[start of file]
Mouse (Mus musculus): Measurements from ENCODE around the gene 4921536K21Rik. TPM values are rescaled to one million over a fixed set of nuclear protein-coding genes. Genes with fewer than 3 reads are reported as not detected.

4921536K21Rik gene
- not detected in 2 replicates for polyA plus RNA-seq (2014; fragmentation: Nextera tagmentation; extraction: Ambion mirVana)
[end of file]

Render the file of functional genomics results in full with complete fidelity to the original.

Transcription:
Mouse (Mus musculus): Measurements from ENCODE around the gene 4921536K21Rik. TPM values are rescaled to one million over a fixed set of nuclear protein-coding genes. Genes with fewer than 3 reads are reported as not detected.

4921536K21Rik gene
- not detected in 2 replicates for polyA plus RNA-seq (2014; fragmentation: Nextera tagmentation; extraction: Ambion mirVana)